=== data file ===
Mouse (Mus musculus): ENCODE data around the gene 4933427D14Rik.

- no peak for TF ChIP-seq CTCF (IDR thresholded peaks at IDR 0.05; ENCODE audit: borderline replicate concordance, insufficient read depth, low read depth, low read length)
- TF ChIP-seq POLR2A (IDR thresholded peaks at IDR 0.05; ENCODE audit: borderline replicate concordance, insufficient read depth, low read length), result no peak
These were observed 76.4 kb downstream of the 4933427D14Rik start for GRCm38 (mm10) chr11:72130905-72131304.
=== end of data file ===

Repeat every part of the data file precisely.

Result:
Mouse (Mus musculus): ENCODE data around the gene 4933427D14Rik.

- no peak for TF ChIP-seq CTCF (IDR thresholded peaks at IDR 0.05; ENCODE audit: borderline replicate concordance, insufficient read depth, low read depth, low read length)
- TF ChIP-seq POLR2A (IDR thresholded peaks at IDR 0.05; ENCODE audit: borderline replicate concordance, insufficient read depth, low read length), result no peak
These were observed 76.4 kb downstream of the 4933427D14Rik start for GRCm38 (mm10) chr11:72130905-72131304.